We show that RNA-binding proteins are significantly enriched in disorder, and that a major fraction of the disordered residues are found within the binding interfaces that are in direct contact with RNA. Disordered interface residues tend to fall into the category 'Constrained' disorder, since both their amino acid sequence and their disorder feature are highly conserved. In contrast, in the full length RNA-binding protein chains, the conservation of disorder is twice as high, as the conservation of the underlying sequence. In this latter case the function of the protein segment relies more upon the overall structural flexibility than on particular amino acid residues, which is in line with the general idea that disordered regions face less stringent evolutionary pressure [45], as for example demonstrated by the HIV Rev motif. Rev is an ARM, much like Tat, and it has been shown that this disordered segment is robust against substitutions[46]. Based on the distinct differences in the conservation profiles of de facto binding residues and those that mainly function as flexible linkers, it would seem likely that tools, such as DisCons[13]that investigate and quantify the conservation of both the amino acid sequence and the disordered nature of a protein may offer an additional layer of information that can complement and enhance the performance of RNA-binding site prediction software, such as RNABindR [47], NAPS[48] or RNAProB[49], even though some of these methods already take evolutionary information into account. While the accuracy of these tools is progressively getting higher, it was shown recently that different methods sometimes yield conflicting predictions [50]. Evaluating the conservation profiles in case of such conflicts could serve as cross-validation and may provide additional support for the validity of a specific prediction.

The disordered and conserved residues that interact with RNA are significantly biased in their amino acid composition, having more than twice as much positively charged residues as the average in PDB. These disordered and positively charged chains form extended segments that maximize the interfaces between RNA and protein, supporting the notion that disordered regions are able to establish well-fitted and larger interaction interfaces than their folded counterparts[51, 52]. Additionally, the stability of the structure of RNA-binding protein chains is affected drastically by the abundance of intrinsically disordered residues.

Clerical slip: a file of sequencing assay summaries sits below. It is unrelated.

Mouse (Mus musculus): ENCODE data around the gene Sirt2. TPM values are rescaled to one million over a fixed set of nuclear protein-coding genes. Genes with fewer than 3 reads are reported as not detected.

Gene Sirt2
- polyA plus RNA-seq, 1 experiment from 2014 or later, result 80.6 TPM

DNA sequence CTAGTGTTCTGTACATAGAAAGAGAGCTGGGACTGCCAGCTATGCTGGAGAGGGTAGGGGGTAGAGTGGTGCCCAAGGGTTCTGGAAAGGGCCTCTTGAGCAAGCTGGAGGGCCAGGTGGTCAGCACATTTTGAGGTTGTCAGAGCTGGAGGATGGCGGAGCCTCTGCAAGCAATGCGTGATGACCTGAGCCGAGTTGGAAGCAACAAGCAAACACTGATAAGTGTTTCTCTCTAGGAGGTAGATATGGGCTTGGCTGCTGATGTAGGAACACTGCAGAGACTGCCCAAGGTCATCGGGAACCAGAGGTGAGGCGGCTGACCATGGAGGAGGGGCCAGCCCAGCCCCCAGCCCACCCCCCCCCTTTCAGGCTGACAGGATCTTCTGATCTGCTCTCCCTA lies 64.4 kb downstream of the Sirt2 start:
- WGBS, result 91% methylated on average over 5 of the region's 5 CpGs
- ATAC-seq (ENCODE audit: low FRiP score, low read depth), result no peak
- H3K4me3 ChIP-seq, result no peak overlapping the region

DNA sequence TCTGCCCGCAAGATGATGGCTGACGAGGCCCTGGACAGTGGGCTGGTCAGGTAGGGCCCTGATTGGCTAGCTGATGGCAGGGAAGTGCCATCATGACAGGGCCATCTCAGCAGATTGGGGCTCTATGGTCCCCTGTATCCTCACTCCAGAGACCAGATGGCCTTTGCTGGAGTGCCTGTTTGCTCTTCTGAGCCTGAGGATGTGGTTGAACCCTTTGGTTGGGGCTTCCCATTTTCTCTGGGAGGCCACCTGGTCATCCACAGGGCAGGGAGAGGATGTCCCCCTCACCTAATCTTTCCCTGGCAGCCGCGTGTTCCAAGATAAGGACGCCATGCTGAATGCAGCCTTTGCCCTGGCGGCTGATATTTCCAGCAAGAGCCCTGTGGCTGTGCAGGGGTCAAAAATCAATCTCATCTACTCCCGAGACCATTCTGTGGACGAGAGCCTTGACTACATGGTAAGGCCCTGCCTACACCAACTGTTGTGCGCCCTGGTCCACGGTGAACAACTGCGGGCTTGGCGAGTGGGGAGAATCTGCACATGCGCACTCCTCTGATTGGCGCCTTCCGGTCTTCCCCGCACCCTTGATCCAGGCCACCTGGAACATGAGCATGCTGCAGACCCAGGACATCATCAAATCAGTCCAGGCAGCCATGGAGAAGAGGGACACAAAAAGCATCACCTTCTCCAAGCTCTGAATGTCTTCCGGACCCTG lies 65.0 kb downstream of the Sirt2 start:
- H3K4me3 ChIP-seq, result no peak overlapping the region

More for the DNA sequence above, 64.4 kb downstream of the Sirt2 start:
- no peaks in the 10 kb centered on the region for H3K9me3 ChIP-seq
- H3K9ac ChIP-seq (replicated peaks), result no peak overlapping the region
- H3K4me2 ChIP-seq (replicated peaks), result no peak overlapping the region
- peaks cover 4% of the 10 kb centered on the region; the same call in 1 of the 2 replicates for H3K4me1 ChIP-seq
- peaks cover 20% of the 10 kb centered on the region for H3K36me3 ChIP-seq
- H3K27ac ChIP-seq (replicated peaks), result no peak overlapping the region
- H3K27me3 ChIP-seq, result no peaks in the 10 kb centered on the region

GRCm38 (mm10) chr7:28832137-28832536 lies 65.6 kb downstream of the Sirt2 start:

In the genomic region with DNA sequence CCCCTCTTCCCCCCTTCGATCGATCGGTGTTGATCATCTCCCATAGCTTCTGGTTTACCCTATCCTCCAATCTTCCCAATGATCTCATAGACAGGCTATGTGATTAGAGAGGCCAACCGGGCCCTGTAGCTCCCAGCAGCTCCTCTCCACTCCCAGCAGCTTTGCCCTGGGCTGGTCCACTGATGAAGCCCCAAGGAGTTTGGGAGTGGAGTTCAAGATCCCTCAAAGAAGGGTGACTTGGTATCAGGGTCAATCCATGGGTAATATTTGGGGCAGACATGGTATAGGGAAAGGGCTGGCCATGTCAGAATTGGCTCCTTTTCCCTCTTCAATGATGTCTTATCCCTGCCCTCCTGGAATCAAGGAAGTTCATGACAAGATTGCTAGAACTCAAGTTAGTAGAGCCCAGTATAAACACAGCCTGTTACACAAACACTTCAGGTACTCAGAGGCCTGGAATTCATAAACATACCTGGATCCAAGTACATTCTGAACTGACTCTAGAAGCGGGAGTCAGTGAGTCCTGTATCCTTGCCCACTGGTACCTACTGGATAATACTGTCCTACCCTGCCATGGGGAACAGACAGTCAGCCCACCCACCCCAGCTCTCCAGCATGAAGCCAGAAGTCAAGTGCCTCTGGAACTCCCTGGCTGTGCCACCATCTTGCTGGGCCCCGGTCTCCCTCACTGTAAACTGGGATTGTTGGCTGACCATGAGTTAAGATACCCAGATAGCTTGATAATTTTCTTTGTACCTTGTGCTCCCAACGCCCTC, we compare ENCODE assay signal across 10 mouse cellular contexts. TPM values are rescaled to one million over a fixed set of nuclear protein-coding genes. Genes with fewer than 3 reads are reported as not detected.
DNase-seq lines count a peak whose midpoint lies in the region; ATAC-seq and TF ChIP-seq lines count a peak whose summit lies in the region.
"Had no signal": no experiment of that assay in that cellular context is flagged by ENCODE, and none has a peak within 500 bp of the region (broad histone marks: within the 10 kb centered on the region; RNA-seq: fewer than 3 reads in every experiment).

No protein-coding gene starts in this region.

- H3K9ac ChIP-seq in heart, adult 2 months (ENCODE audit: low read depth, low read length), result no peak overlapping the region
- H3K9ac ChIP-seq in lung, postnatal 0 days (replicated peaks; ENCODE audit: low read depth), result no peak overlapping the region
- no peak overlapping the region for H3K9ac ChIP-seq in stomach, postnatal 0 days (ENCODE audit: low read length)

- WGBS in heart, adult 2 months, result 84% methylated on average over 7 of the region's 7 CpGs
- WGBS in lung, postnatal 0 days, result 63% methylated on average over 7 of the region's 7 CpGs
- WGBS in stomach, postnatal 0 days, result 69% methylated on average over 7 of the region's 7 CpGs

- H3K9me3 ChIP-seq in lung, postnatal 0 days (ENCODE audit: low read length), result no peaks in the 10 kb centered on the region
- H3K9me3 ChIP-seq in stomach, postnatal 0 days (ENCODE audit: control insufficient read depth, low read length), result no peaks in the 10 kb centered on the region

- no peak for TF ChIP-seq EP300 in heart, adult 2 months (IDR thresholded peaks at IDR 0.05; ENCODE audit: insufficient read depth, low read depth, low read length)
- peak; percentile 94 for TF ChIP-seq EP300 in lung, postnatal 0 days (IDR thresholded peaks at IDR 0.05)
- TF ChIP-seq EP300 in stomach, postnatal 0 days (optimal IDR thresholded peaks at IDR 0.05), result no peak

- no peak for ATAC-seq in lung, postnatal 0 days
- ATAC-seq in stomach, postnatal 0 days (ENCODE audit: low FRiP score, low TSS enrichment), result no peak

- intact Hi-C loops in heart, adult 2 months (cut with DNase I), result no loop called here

All together, these findings demonstrate that the main functional contribution of intrinsic structural disorder in RNA-binding proteins is that it allows the formation of large, extended interaction interfaces dominated by electrostatic interactions. Another important role of conformational flexibility is to support multi-functional regions, such as the ARM sites, which can target different RNA partners via context dependent binding-induced folding[7, 43]. Such multi-functionality is especially favourable for viruses, in which new functional protein-RNA interactions may evolve rapidly, without non-functional intermediates [44], coupled with the additional advantage of genome compaction[29].

Conclusions

In this study we presented a comprehensive analysis on the enrichment of structural disorder in RNA-binding proteins, and look for possible explanations of this phenomenon in terms of the functioning of IDRs through disorder-to-order transitions. Since such conformational changes are entropically expensive, the functional advantages of excessive conformational flexibility is questionable. We suggest that intrinsic disorder provides for two major advantages: First, these proteins establish large, extended electrostatic interaction interfaces dominated by positively charged, conserved disorder-promoting residues. Tight contacts within these large interfaces is a result of induced fit [52], which in combination with the ‘fly-casting’ effect can accelerate and optimize molecular recognition. Second, conformational flexibility makes multi-functionality (i.e. ‘moonlighting’) feasible by targeting different RNA partners with the same disordered protein segment, by acquiring conformations in a context-dependent manner[7, 43]. While positively charged residues within these IDRs contribute to electrostatic interactions, other residues provide specificity, mostly by negative steric effects. Such multi-functionality also supports genome compaction and the rapid evolution of new interactions without the disadvantage of non-functional intermediates.

Acknowledgments

This work was supported by the Odysseus grant G.0029.12 (FWO, Research Foundation Flanders) to Peter Tompa and by a VIB international postdoctoral (omics@VIB) fellowship for Mainak Guharoy.

Author Contributions

Conceived and designed the experiments: MV FZS MG PT. Performed the experiments: MV FZS. Analyzed the data: MV FZS. Wrote the paper: MV MG PT.